Issues in Advertising: The Economics of Persuasion

By David G. Tuerck | Go to book overview
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Lester G. Telser


Advertising remains a challenging problem for economic theory for several reasons. First, the ordinary assumption that tastes are given does not serve us well for advertised products. We are forced to pay attention to the effects of what people know about products that they buy. The simplifying assumption of elementary economic theory focuses attention on price alone for commodities of known virtues or vices. To understand advertising we must reckon with the fact that a person's stock of knowledge about goods and services influences his preferences. It is, therefore, useful to assume given tastes only if the stock of knowledge is given. Under these circumstances, when the stock of knowledge changes, the theory that takes this into account will furnish better predictions of behavior.

Second, although advertising is a joint product that goes together with some physical good or service, it is not literally tied to the good or service. To illustrate, buttons and coats are normally tied together to make a joint product. Since different coats are made with different numbers of buttons, one can calculate a derived demand for buttons and a derived demand for coats separately. In these respects alone there is no substantial difference between advertising and coat buttons. The distinction lies in this. When someone buys a coat he pays for both the coat and the buttons. With advertising this is not generally true. There are people who may receive the benefits of advertising messages without facing the burden of paying for the advertising. There are also people who pay for the advertising when they buy the advertised good or service who do not necessarily benefit from the advertising because whatever information it contains is redundant to these buyers. This, however, begs the question of why they do not buy some equivalent good or service that is not advertised at all or is less advertised and in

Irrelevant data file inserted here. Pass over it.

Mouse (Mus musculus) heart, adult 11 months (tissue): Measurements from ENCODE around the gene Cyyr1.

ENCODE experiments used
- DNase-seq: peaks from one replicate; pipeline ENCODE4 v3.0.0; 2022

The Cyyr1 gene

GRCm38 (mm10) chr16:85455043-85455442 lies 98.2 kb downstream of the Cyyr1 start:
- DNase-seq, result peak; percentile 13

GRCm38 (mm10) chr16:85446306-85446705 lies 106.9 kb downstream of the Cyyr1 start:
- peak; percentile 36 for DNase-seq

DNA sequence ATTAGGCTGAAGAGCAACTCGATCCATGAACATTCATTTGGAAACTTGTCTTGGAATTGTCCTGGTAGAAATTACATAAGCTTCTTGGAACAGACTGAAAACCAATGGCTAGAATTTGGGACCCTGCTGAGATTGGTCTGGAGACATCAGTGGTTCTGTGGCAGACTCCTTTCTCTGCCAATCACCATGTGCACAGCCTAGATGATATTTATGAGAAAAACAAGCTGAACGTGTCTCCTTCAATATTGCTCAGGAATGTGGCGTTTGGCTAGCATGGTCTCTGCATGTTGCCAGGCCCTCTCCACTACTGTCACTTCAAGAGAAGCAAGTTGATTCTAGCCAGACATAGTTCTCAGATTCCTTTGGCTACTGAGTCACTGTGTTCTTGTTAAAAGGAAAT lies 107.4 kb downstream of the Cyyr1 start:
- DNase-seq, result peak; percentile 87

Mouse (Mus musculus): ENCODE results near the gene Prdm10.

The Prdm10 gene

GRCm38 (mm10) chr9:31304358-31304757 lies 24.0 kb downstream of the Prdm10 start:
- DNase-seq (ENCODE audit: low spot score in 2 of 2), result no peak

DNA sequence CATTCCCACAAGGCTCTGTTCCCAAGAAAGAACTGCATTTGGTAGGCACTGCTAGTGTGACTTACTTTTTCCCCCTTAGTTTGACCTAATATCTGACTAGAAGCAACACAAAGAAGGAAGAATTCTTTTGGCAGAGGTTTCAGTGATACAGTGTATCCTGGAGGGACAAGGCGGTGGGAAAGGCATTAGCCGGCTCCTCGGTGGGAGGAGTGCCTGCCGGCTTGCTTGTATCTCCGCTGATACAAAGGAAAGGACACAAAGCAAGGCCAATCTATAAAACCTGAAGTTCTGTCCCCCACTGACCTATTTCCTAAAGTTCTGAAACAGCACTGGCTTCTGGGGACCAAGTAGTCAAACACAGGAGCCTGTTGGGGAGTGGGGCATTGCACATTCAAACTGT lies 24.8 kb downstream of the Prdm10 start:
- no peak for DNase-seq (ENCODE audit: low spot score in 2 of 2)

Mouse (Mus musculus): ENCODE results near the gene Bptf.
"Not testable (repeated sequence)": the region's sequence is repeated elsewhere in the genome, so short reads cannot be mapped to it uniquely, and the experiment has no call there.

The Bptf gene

I wish to thank Yale Brozen, Milton Friedman, Harry Johnson, Sam Peltzman, and George Stigler for their helpful comments on an earlier draft of this paper. I assume responsibility for all errors herein.


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